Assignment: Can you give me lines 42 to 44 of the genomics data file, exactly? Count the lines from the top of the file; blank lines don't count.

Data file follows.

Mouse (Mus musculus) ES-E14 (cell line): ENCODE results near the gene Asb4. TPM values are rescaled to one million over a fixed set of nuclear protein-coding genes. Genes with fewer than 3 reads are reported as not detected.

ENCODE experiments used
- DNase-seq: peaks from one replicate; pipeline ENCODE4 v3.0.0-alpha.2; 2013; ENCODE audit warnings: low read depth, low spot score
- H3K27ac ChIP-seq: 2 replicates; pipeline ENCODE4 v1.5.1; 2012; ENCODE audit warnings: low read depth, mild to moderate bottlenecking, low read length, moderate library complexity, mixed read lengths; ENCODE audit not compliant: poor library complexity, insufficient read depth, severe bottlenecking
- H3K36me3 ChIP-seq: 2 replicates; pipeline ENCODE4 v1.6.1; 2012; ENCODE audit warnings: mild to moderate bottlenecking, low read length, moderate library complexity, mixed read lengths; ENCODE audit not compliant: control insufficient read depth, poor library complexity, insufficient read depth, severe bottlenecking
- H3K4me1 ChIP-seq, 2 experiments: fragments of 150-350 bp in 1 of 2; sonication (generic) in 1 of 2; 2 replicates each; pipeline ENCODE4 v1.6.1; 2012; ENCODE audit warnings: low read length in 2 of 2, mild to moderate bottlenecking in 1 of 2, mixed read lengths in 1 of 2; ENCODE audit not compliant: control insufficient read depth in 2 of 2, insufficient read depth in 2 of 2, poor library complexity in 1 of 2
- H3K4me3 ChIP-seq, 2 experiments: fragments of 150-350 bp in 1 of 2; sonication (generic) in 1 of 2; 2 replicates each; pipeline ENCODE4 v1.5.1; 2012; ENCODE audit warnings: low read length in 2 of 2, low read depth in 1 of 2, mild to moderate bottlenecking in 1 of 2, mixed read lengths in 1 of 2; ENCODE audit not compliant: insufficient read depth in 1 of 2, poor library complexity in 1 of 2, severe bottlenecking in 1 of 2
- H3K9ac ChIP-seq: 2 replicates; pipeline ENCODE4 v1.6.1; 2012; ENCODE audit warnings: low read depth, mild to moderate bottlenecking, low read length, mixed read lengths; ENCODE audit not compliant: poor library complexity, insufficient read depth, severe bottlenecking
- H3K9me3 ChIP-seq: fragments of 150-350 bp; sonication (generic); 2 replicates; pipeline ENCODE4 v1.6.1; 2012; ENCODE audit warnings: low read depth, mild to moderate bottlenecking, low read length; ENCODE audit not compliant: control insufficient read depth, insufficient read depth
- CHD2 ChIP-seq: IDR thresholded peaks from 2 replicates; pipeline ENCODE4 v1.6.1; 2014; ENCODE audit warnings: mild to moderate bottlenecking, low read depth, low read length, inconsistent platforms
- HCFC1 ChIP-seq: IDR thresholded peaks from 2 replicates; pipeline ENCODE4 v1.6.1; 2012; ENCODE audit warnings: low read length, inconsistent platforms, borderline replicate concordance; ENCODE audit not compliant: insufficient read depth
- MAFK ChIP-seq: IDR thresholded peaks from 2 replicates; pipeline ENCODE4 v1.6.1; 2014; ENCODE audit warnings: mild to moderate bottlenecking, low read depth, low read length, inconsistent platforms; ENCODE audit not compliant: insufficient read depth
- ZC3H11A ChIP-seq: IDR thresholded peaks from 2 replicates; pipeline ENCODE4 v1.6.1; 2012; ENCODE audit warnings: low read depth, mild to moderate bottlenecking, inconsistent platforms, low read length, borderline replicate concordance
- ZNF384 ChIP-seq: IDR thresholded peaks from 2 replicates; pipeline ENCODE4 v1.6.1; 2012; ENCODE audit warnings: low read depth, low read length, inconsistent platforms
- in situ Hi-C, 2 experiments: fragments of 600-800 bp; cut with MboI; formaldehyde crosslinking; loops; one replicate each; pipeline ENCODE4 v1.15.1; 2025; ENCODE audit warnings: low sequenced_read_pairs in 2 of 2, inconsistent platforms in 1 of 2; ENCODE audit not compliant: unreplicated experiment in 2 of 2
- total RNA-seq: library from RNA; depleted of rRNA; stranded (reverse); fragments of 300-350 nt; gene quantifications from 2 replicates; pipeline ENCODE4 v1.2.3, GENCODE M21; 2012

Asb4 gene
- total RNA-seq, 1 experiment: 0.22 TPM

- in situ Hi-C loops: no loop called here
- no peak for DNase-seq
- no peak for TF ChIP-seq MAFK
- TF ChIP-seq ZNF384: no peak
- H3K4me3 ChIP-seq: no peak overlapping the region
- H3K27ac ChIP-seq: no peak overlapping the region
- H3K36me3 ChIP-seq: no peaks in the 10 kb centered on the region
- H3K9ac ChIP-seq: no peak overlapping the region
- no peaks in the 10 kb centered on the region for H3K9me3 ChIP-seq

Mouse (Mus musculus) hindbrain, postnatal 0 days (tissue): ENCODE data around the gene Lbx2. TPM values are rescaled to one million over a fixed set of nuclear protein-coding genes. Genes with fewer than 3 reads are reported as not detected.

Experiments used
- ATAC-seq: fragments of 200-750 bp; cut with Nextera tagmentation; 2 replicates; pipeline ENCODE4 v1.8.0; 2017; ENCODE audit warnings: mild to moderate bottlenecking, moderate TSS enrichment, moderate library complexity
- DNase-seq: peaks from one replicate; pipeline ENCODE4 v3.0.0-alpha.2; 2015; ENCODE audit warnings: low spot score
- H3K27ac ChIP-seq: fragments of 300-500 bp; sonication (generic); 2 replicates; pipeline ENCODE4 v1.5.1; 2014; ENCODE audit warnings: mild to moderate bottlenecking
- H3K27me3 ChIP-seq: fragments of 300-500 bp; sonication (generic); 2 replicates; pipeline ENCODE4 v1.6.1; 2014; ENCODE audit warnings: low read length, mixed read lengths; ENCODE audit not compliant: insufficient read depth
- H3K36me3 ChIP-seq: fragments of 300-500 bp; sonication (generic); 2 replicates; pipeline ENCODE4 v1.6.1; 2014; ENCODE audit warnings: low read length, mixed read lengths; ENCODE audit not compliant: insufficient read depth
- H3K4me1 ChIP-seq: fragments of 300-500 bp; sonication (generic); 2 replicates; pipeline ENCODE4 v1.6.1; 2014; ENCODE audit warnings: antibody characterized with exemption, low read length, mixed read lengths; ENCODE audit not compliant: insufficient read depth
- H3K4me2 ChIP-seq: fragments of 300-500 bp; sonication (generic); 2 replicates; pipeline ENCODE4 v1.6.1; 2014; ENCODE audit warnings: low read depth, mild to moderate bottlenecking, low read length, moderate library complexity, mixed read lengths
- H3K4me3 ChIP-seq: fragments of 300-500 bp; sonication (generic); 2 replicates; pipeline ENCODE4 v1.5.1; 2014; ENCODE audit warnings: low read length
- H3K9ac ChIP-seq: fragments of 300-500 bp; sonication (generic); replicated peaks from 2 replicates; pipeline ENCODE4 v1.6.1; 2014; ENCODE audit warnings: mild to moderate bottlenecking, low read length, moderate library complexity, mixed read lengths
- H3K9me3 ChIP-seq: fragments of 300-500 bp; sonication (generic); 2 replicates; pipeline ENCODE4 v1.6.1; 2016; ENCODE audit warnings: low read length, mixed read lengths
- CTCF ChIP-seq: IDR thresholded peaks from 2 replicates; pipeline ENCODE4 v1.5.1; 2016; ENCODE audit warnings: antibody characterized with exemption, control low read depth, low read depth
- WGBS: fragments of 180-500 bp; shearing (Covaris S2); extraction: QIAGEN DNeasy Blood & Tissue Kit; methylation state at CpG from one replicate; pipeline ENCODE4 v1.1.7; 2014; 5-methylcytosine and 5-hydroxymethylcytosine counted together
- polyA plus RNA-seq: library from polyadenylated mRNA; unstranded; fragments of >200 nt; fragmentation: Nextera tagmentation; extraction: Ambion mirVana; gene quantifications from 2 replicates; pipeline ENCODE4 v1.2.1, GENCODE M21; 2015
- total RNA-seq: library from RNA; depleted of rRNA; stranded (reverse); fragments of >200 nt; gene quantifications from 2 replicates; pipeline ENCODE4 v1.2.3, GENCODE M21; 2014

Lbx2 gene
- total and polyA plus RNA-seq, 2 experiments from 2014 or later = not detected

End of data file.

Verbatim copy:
- polyA plus RNA-seq: library from polyadenylated mRNA; unstranded; fragments of >200 nt; fragmentation: Nextera tagmentation; extraction: Ambion mirVana; gene quantifications from 2 replicates; pipeline ENCODE4 v1.2.1, GENCODE M21; 2015
- total RNA-seq: library from RNA; depleted of rRNA; stranded (reverse); fragments of >200 nt; gene quantifications from 2 replicates; pipeline ENCODE4 v1.2.3, GENCODE M21; 2014

Lbx2 gene